Cavities are one of the most commonly occurring dental problems. Fortunately, they’re also fairly easy to prevent with a good brushing and flossing regimen. In this week’s blog, we’ll discuss how cavities form in your teeth, and what you can do to prevent them.
What Causes Cavities?
Cavities are tiny holes that form in your teeth as a result of tooth decay over time. But how could this be? Teeth are bones right? They are, but the environment in which your teeth exist is different than that of any other bone in the body. This is because there are (a) lots of bacteria in your mouth and (b) sugar and starches in your mouth from the food you eat. Some of this bacteria is good and doesn’t affect your teeth, but some of it isn’t so good. When you eat food that contains sugars or starches, these bacteria use them. As a byproduct, they produce acids, which start to eat away at your teeth. Specifically, their hard outer shell, enamel.
If this were allowed to go on unchecked, your teeth would look like Swiss cheese. Fortunately, there is another factor in this equation. Your saliva contains minerals like calcium and phosphate that work to repair the enamel that your teeth lose as a result of these acids. Fluoride also aids in this process, which is why it’s in toothpaste and public water supplies.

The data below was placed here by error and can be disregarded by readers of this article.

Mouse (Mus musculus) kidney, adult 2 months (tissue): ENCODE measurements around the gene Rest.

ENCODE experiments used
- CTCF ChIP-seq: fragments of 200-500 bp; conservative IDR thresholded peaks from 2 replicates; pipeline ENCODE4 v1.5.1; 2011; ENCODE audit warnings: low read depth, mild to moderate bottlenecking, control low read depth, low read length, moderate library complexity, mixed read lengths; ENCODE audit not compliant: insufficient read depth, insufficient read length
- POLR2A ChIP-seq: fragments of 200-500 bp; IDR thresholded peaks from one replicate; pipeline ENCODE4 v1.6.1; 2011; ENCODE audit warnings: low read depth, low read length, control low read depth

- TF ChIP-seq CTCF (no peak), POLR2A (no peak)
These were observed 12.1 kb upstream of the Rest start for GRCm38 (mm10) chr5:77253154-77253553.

This process is constantly occurring in your mouth, and with good dental care, your teeth will fend off the decaying effects of the acid-producing bacteria. However, if you tend to eat many starchy or sugary foods, and don’t brush your teeth to clean these out, the bacteria will eat it up and produce even more acid, which can overwhelm the repairing effects of your saliva. This problem is made worse if you don’t get much fluoride, either from your water (if you’re on a well) or from your toothpaste (if you’re not brushing your teeth.) Over time the acids will break through the enamel and create cavities.
How to Prevent Cavities
The best way to prevent cavities is to make sure your brush and floss regularly. Limiting your intake of starchy and sugary foods is another good way to prevent cavities. But let’s be honest, there are few among us who don’t like their starches and sugars, so just make sure you brush after eating foods that contain them. If your water supply doesn’t have fluoride, consider a fluoride supplement. And of course, brush with fluoride toothpaste.
Sealants are another effective method of cavity prevention. These are often used on your rear molars, which have and uneven surface where food can get trapped and might not get brushed away. Sealants smooth out these surfaces so food doesn’t get stuck there.
About Olney Dental
Olney Dental has been providing comprehensive dental care for residents of Olney and the surrounding area since 1985. We’re conveniently located on the campus of Montgomery General Hospital, and provide care for all ages for children to adults and seniors. We’re also independently owned by our dentists, which allows us be patient driven in our approach to dentistry. Your smiles make us smile! You can also connect with us on Facebook, Twitter, Google+, Pinterest, and YouTube.